First off, even entertaining this question is only really going to be a possibility for a select group of brands and businesses.
That’s because the cost of running and maintaining Adobe Experience Manager is going to price out almost all ecommerce enterprises… But that’s fine. Because that’s just how economies of scale operate.
Small and economically-restricted businesses choose from the wide array of content management system solutions that are stacked on the lower-placed ecommerce shelves. And as businesses move upwards and their budgets widen, they’re better able to reach for the top shelves where the more comprehensive alternatives are located.
The Forrester Wave, a leading tech research company that provides advice on commerce solutions, rates AEM as one of the few leaders in the area of Digital Experiences Platforms, which analyzes the individual strength of a platform’s strategy and offering.
So, how is the price of AEM determined? And what are the factors involved? There are a bunch of variables, and let’s dive in and look at some of the inputs.
Traffic (including pageviews)
Since Adobe Experience Manager is fully hosted “in the cloud” (as they say these days), Adobe’s costs go up in direct proportion to the amount of traffic a site gets. They’re effectively a host, and their costs are much more when your site is getting 1 million pageviews per month as compared to 1 pageview per month. And yes, I’ve seen websites that get merely 1 pageview per month!
Bandwidth is similar to traffic, in that it’s another hosting-related hard cost to Adobe that scales as you get more traffic. Your site that has tens of megabytes of high-res images per page is just much more expensive than the simple, text-only pages.
Amount of content customization per user, per jurisdiction & other criteria
Now it starts getting a bit more complex. One of the powerful things about AEM is that you can customize the content for different users, according to lots of sets of rules. John and Jane should see this content, while Michael and Maria should see that content. But you can do it by lots of standard rules as well: people from this referrer should see this content. People in that country should see this other content. And so forth. The more custom rules you plan to have, the more expensive it will be.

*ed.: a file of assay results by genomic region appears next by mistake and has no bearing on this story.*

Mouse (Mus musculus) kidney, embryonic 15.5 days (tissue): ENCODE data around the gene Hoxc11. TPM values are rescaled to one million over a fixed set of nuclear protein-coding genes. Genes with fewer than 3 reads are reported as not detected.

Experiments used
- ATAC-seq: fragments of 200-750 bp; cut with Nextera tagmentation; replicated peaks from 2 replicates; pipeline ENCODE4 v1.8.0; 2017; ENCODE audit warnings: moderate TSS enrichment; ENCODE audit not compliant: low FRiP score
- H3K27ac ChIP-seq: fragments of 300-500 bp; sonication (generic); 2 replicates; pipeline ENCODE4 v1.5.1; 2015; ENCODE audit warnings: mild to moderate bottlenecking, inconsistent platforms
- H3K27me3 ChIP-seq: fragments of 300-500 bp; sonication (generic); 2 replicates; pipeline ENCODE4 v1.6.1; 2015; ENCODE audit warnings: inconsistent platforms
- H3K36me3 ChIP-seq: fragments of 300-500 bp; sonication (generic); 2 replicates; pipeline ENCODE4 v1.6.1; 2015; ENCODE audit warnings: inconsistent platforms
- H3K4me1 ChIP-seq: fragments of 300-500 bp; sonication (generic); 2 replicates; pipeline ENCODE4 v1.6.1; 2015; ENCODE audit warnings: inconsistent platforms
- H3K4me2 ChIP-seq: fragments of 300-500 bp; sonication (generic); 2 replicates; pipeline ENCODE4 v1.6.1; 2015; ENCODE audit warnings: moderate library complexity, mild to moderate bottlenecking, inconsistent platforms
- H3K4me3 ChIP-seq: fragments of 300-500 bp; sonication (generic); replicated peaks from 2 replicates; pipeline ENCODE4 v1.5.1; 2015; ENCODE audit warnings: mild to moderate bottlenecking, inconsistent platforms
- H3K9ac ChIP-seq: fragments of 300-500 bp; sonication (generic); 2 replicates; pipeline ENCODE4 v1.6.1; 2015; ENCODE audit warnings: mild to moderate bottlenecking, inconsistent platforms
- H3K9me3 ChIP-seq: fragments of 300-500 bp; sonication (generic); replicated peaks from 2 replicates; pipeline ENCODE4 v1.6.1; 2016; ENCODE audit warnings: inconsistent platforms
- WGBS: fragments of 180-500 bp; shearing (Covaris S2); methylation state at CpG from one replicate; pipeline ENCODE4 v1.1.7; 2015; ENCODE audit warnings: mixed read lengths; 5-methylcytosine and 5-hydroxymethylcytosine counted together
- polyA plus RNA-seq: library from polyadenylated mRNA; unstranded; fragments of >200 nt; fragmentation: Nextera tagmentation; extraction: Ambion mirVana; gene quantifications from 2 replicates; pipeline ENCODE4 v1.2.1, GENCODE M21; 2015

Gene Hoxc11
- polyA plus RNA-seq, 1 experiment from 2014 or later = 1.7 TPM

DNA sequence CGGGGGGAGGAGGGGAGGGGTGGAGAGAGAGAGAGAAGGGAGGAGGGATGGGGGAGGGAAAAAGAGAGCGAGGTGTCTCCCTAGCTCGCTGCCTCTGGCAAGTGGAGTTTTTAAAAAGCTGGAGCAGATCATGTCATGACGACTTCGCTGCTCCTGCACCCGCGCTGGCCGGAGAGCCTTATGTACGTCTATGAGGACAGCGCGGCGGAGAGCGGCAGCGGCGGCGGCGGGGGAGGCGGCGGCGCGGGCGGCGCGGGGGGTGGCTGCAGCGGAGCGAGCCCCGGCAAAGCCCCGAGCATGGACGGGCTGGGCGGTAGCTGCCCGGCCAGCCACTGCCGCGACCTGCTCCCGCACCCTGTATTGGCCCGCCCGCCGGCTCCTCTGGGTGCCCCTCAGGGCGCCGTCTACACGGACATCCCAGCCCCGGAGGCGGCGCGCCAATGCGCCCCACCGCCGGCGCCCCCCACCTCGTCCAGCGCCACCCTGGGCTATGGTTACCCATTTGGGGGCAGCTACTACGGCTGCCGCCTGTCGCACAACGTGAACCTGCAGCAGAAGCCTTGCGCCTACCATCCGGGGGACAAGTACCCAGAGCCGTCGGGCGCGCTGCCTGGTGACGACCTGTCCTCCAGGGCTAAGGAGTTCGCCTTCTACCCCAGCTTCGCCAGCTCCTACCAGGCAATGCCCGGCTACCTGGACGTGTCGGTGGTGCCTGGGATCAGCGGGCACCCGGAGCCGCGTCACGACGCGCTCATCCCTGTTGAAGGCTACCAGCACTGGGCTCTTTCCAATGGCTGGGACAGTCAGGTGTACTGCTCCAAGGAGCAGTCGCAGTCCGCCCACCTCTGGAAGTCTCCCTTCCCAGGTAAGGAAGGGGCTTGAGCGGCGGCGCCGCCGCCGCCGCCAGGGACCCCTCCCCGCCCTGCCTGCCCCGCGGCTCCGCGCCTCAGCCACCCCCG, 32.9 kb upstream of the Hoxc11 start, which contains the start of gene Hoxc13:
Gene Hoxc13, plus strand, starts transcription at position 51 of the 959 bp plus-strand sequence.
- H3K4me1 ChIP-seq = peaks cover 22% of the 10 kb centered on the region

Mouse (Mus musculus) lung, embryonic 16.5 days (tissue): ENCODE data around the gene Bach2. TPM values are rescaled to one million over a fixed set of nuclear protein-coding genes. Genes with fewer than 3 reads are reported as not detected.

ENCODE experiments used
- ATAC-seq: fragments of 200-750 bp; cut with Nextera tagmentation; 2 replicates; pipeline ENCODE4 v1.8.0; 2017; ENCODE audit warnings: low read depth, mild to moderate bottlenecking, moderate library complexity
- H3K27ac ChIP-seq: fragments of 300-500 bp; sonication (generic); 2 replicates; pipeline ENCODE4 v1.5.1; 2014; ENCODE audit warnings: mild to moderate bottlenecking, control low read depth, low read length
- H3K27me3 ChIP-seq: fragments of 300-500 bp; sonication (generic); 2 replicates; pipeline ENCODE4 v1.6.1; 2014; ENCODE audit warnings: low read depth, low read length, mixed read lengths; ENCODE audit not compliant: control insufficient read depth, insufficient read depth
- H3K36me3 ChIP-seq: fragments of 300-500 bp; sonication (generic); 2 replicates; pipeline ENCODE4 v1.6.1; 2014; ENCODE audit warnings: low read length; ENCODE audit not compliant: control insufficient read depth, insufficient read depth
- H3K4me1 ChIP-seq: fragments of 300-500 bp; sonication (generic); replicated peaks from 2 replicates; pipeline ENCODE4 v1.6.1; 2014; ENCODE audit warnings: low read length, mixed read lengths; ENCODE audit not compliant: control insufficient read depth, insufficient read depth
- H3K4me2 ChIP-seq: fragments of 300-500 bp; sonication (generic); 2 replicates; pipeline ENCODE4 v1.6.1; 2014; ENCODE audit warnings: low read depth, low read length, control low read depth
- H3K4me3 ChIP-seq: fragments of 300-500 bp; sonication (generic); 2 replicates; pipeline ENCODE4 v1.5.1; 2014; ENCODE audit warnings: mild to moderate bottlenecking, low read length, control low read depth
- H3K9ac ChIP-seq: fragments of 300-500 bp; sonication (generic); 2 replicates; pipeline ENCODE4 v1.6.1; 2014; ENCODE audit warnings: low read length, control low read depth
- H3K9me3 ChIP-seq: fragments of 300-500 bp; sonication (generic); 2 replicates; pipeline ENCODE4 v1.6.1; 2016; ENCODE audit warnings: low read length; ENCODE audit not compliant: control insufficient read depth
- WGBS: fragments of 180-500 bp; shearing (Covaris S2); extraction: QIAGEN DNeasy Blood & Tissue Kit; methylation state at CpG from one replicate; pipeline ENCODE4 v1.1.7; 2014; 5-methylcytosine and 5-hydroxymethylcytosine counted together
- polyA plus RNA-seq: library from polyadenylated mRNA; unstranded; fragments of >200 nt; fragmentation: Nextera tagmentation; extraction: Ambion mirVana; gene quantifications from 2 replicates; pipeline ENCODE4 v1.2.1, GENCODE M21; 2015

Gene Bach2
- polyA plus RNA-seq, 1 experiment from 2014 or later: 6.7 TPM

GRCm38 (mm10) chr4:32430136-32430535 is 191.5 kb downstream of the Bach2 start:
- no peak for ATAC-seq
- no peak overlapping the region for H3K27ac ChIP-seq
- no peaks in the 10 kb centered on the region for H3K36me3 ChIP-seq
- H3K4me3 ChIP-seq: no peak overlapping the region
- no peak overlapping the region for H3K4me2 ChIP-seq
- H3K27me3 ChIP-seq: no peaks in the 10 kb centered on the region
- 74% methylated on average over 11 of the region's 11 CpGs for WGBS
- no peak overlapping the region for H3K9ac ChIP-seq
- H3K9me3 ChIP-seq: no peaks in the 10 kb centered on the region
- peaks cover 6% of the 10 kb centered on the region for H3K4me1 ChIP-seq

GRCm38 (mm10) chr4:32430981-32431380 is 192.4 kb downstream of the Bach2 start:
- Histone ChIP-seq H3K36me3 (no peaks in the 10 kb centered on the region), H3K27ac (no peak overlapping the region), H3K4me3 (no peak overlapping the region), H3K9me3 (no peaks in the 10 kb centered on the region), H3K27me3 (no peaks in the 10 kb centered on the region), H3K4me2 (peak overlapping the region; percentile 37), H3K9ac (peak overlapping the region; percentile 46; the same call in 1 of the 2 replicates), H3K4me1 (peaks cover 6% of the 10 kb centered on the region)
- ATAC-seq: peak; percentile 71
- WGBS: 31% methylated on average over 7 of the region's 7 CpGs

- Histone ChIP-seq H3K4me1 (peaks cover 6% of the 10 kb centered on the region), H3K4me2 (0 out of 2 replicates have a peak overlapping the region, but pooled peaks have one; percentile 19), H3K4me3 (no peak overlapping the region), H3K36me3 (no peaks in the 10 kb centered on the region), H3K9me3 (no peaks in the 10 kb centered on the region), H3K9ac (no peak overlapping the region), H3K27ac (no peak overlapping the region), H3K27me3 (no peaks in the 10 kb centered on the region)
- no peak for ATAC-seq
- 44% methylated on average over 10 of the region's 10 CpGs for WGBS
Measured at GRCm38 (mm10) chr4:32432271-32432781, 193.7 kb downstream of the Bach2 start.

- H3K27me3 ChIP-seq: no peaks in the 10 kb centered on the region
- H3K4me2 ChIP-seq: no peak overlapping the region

Scope, scale & quantity of A/B testing
One of the beautiful things about Adobe Experience Manager is that it integrates in A/B testing, so you can test to your heart’s desire. Get some people to see a green version of the site and others a blue version to see which one results in more conversions. You can do it! But the deeper your testing strategy, the more expensive it will cost. One of my favorite things about AEM is that it lets you do complex A/B testing within contact forms (most testing systems restrain the testing to simple details like, say, color schemes, for today’s example).
Touchpoints & integrations with other systems
Adobe knows that your site doesn’t exist in a vacuum. When someone fills out a form, does it go into Salesforce or…? AEM can integrate with almost any system out there – but the more integrations and the more complex they are, the more it will cost you.
One of the most powerful features of AEM is that the web forms can be turned into a workflow system, and the workflow can include other decision variables beyond just the workflow. Does someone need to approve content before it’s published, then copy-edited, then re-approved? AEM can handle it. Do you have webforms from potential customers that need to be routed to a particular person, then someone else, then someone else? AEM’s core strength is indeed its workflow.
Content authoring for print channels
So you’ve created all this content on the beautiful and easy to use WYSIWYG interfaces… wouldn’t you want to use that same content, but formatted and printed in the high-res formats and sizes needed for print publications? You can do that, too! Killing two birds with one stone. But that’s another factor embedded in the price.
AEM API access
Some customers don’t need access to the API; the majority, in fact, don’t. The web-based tools get you the core functionality for most use cases. But if you want to build on top of AEM to have your system – say, to integrate with your external workflow system – that’s another component of the cost. And note that it will not be a Boolean access yes-or-no; but related to the API usage as well. How many queries, how often?
Adobe Experience Manager operates a flexible pricing structure. The cost to access the content management platform comes from licensing fees that depend on the type of business and which components they implement.
And so depending on the size of the company the pricing scales from mid-market businesses to enterprise size.
And so if we were to generalize we would estimate that a typical budget to license and implement Adobe Experience Manager would cost between $100,000 and $200,000, but of course that depends on the details and it can go well under to well over that.
Of course, a “typical” budget does not exist and depending on the scale of redesign may be slightly less, or it could be double the cost. Nevertheless, Adobe qualifies this range of pricing with its comprehensive content solutions and complexity that a leading website increasingly requires.